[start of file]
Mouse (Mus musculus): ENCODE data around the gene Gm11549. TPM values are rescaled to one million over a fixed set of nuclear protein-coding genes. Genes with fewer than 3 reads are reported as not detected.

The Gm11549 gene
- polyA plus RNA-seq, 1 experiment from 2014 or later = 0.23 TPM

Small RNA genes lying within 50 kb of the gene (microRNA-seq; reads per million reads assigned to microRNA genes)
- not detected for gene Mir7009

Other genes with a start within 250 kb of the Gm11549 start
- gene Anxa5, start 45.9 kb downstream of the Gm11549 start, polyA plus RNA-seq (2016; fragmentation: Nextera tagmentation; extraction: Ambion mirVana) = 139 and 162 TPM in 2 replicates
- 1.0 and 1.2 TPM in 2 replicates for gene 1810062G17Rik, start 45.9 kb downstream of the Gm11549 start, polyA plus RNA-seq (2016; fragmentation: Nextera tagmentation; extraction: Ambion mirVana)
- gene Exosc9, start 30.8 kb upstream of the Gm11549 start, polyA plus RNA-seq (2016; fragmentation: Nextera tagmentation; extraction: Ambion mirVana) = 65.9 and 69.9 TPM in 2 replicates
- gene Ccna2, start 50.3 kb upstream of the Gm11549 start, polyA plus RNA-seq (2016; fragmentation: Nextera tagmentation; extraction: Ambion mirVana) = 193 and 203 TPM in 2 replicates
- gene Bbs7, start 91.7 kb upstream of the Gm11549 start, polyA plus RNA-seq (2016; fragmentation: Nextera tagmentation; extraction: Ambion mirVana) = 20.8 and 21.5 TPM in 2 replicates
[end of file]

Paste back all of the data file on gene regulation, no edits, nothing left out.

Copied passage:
Mouse (Mus musculus): ENCODE data around the gene Gm11549. TPM values are rescaled to one million over a fixed set of nuclear protein-coding genes. Genes with fewer than 3 reads are reported as not detected.

The Gm11549 gene
- polyA plus RNA-seq, 1 experiment from 2014 or later = 0.23 TPM

Small RNA genes lying within 50 kb of the gene (microRNA-seq; reads per million reads assigned to microRNA genes)
- not detected for gene Mir7009

Other genes with a start within 250 kb of the Gm11549 start
- gene Anxa5, start 45.9 kb downstream of the Gm11549 start, polyA plus RNA-seq (2016; fragmentation: Nextera tagmentation; extraction: Ambion mirVana) = 139 and 162 TPM in 2 replicates
- 1.0 and 1.2 TPM in 2 replicates for gene 1810062G17Rik, start 45.9 kb downstream of the Gm11549 start, polyA plus RNA-seq (2016; fragmentation: Nextera tagmentation; extraction: Ambion mirVana)
- gene Exosc9, start 30.8 kb upstream of the Gm11549 start, polyA plus RNA-seq (2016; fragmentation: Nextera tagmentation; extraction: Ambion mirVana) = 65.9 and 69.9 TPM in 2 replicates
- gene Ccna2, start 50.3 kb upstream of the Gm11549 start, polyA plus RNA-seq (2016; fragmentation: Nextera tagmentation; extraction: Ambion mirVana) = 193 and 203 TPM in 2 replicates
- gene Bbs7, start 91.7 kb upstream of the Gm11549 start, polyA plus RNA-seq (2016; fragmentation: Nextera tagmentation; extraction: Ambion mirVana) = 20.8 and 21.5 TPM in 2 replicates